© Tee A. Corinne
Tee A. Corinne
In 1975 I was in my early thirties, newly divorced and seriously involved with women for the second time in my life. I embraced the word lesbian as used in the popular song "Any Woman Can Be A Lesbian (Lavender Jane Loves Women)" and set out to define for myself what lesbian art imagery might be. I made photographic portraits of known lesbian authors who used lesbianism in the text of their writing. In the San Francisco Bay Area at that time, poets Willyce Kim, Pat Parker, and Judy Grahn were reading to packed houses. I photographed them and others, like Valerie Taylor whose paperback originals had lit the 1950s and 1960s, Anita Cornwell who was one of the few Black writers published in the pioneering lesbian magazine called The Ladder, the very literate Canadian Jane Rule, and Jeannette Foster whose Sex Variant Women In Literature contained forty years worth of research.
I also explored sensual and sexual imagery, both because I was interested in sexuality and because lesbians are so often identified by the who and what of our sexuality. I decided to create images which brought all of the fine art training at my command into focusing on the hidden and forbidden activities of lesbian sex. Additionally, I decided to broaden the types of women who were included in sexual imagery, including fat women, disabled women, women of color, and older women.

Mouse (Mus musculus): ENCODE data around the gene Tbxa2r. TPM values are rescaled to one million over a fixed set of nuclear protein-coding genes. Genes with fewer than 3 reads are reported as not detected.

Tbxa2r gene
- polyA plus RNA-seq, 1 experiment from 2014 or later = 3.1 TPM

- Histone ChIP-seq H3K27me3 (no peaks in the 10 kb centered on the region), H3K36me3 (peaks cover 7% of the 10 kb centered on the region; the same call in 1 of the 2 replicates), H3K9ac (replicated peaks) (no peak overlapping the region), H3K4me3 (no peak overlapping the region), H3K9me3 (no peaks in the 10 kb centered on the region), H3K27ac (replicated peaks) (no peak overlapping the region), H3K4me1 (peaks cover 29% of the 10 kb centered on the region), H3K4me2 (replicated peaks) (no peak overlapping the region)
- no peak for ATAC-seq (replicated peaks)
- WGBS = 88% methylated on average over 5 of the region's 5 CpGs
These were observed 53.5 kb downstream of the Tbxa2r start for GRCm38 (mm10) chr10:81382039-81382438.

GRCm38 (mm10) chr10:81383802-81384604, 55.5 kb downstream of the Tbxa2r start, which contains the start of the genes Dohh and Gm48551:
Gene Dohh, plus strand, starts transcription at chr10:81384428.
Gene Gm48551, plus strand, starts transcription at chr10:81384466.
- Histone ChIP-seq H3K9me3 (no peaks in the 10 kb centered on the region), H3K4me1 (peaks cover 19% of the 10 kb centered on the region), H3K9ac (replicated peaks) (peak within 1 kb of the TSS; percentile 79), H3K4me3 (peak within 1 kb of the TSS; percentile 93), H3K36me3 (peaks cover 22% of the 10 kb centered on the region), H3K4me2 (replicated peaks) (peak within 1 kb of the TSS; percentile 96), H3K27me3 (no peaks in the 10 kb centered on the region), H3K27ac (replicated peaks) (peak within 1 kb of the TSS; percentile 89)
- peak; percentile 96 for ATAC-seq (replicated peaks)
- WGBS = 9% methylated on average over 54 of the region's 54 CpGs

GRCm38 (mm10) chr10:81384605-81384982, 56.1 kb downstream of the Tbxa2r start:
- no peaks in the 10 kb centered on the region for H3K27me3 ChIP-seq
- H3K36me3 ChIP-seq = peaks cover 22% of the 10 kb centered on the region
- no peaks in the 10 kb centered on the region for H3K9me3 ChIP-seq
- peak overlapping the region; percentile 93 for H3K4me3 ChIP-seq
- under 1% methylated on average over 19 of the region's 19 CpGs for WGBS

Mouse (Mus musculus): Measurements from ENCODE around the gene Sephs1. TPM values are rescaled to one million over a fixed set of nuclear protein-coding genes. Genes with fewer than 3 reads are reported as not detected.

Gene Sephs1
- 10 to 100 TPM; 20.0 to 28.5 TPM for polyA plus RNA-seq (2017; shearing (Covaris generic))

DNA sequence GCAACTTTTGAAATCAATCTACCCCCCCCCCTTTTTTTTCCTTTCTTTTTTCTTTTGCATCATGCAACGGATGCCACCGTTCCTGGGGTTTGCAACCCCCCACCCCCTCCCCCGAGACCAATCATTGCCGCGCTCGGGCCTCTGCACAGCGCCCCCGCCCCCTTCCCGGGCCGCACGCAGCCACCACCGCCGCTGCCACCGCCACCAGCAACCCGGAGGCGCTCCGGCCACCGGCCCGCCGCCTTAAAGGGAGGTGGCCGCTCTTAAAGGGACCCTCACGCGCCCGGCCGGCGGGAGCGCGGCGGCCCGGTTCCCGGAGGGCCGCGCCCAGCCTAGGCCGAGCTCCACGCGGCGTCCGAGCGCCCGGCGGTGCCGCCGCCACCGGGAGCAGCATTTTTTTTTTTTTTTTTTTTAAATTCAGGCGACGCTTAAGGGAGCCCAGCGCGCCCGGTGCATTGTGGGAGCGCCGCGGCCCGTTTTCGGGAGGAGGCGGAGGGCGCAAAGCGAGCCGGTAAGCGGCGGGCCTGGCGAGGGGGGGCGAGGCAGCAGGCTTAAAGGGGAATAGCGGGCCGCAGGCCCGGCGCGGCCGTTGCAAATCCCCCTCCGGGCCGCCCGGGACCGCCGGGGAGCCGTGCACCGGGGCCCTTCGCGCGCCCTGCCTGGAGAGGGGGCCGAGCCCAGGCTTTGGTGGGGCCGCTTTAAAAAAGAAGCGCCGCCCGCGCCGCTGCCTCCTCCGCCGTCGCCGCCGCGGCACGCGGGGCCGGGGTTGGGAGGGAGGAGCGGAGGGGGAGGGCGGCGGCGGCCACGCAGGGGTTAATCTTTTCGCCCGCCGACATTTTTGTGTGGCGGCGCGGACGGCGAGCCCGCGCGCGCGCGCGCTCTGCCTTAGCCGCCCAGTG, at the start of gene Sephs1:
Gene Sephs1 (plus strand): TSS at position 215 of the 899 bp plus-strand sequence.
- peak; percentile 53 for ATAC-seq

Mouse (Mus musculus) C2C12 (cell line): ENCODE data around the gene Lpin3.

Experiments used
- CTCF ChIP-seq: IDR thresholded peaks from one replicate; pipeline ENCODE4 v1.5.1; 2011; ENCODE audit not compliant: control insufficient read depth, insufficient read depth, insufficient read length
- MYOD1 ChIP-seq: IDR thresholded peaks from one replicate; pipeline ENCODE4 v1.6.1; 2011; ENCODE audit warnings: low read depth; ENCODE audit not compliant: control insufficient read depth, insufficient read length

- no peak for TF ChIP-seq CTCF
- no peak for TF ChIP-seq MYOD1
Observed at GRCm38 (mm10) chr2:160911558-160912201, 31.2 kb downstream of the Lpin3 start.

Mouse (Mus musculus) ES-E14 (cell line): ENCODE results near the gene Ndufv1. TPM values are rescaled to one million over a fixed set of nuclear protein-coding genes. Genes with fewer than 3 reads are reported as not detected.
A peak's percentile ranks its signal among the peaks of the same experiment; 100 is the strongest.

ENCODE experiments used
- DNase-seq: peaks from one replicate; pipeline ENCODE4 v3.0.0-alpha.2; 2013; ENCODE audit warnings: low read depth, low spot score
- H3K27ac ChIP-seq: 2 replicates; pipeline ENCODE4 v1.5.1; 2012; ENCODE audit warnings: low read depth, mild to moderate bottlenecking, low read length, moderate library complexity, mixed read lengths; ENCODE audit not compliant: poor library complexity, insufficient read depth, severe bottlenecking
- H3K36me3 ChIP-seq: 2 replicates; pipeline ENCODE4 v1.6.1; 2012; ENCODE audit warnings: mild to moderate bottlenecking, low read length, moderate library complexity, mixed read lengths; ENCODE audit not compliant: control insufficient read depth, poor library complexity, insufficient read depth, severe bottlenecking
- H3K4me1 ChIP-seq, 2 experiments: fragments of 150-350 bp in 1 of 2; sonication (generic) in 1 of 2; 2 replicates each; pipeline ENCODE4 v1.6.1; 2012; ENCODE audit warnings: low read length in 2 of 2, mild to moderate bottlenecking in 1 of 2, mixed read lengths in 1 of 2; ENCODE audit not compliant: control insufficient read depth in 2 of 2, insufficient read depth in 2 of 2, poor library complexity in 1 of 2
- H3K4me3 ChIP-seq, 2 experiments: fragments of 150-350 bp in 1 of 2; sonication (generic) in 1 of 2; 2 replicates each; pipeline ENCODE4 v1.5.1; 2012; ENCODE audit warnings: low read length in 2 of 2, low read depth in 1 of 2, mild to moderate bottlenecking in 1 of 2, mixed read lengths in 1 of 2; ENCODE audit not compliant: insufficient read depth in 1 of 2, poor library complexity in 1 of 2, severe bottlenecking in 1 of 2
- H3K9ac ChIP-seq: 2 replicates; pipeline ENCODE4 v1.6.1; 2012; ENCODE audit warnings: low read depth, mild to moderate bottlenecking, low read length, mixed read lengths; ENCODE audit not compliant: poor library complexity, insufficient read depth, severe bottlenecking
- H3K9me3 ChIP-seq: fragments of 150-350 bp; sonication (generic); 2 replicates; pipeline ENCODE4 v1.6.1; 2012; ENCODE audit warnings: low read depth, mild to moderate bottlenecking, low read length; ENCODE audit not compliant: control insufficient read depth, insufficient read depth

I concentrated on getting my pictures published rather than trying to interest galleries in showing them, although I did exhibit in spaces associated with women's bars. Magazines and books offered a more effective way to reach a public which wanted to see the images, but which might not want to pay gallery prices or hang these images on their walls. The reason that the history of erotica is one of print and book publishing is because these items can be easily perused and then stored.
Involvement with the Gay and Lesbian Caucus (an affiliated society of the College Art Association) and with the Lesbian and Bisexual Caucus of the Women's Caucus for Art has helped me stay focused and continue a professional dialogue which began as, and continues to be informed by, community activism. - December 1997
All text © Tee A. Corinne.